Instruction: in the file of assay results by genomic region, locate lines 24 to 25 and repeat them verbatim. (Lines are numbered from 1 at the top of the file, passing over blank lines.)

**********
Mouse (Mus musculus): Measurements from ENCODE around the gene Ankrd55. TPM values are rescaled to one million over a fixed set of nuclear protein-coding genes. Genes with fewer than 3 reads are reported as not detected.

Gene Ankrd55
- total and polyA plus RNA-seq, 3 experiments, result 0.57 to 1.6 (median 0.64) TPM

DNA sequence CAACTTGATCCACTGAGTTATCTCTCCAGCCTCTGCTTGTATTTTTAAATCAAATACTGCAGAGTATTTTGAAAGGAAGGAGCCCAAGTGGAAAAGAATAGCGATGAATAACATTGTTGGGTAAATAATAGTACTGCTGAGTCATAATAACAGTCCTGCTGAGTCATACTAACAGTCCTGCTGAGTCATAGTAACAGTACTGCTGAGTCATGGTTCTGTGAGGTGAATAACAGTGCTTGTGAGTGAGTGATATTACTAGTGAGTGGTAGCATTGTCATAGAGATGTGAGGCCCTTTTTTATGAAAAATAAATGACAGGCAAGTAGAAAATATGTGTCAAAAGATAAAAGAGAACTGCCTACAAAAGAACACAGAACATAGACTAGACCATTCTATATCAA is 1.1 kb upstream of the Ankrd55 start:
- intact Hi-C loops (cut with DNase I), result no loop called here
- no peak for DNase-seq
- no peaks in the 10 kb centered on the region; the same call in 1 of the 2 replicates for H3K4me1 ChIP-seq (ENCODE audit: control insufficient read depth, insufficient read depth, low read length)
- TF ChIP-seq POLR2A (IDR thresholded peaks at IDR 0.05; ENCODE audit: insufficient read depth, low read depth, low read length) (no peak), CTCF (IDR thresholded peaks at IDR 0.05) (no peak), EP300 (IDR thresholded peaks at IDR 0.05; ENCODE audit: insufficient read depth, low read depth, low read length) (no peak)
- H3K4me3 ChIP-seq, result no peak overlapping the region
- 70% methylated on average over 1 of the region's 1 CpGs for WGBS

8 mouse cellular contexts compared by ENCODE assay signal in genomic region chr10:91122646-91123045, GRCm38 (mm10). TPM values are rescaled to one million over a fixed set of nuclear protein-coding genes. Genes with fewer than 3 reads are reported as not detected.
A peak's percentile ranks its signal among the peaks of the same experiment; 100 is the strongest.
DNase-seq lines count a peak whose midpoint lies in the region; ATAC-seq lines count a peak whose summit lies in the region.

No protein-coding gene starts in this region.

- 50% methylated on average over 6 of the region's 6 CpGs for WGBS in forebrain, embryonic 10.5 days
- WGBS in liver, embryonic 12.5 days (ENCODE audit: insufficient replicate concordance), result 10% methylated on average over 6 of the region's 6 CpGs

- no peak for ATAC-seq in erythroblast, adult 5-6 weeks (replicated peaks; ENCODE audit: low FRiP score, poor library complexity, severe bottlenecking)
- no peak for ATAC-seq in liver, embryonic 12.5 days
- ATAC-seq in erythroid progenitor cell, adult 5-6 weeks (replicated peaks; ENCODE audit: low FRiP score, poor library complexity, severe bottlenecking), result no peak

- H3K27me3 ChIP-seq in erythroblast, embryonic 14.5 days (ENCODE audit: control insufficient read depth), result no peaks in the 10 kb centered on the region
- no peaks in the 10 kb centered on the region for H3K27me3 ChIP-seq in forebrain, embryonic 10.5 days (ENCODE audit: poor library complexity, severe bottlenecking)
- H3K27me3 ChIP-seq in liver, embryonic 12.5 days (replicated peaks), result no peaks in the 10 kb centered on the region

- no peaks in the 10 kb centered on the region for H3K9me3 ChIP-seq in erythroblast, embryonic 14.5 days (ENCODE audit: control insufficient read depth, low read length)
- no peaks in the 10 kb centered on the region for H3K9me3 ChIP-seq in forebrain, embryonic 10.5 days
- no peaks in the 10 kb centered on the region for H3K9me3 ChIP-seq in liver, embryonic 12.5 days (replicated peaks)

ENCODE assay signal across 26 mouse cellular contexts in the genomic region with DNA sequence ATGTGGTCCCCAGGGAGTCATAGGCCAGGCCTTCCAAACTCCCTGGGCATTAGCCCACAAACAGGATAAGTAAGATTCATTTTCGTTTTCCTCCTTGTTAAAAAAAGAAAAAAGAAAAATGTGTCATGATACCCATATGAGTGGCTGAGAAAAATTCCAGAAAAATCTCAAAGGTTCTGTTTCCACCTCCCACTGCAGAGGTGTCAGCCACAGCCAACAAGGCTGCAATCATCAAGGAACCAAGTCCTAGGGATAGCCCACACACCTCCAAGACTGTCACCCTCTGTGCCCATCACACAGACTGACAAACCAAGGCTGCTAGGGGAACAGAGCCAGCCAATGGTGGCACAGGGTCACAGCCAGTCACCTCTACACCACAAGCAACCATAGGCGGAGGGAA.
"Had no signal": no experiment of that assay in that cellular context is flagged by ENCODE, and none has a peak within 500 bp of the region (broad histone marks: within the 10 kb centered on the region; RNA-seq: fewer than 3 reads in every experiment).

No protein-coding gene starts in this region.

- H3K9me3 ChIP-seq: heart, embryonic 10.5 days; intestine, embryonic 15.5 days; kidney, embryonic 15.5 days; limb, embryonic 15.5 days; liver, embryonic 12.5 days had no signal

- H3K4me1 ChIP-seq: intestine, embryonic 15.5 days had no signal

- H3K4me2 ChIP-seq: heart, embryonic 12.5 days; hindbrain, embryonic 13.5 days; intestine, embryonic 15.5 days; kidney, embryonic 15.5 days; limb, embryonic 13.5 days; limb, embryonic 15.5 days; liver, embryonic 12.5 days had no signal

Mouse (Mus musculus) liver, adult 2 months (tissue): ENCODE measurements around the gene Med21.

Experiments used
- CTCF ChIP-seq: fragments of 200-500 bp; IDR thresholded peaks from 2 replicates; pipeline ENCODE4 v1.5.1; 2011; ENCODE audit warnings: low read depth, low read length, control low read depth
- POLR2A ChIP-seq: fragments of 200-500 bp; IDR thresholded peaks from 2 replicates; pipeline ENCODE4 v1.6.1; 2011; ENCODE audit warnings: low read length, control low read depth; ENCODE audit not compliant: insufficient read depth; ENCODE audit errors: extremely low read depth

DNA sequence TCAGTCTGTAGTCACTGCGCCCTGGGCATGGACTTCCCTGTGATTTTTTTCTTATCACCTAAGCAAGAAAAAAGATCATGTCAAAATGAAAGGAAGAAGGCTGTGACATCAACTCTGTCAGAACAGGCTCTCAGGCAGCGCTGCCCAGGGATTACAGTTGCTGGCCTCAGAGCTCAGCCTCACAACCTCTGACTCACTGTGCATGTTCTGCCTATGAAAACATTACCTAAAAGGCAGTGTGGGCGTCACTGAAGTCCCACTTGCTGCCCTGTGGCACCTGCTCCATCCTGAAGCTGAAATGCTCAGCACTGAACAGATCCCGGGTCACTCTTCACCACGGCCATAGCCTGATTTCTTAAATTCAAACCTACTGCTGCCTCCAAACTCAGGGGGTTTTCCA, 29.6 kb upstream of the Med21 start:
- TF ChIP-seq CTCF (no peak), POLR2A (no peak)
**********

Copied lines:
- no peaks in the 10 kb centered on the region for H3K9me3 ChIP-seq in forebrain, embryonic 10.5 days
- no peaks in the 10 kb centered on the region for H3K9me3 ChIP-seq in liver, embryonic 12.5 days (replicated peaks)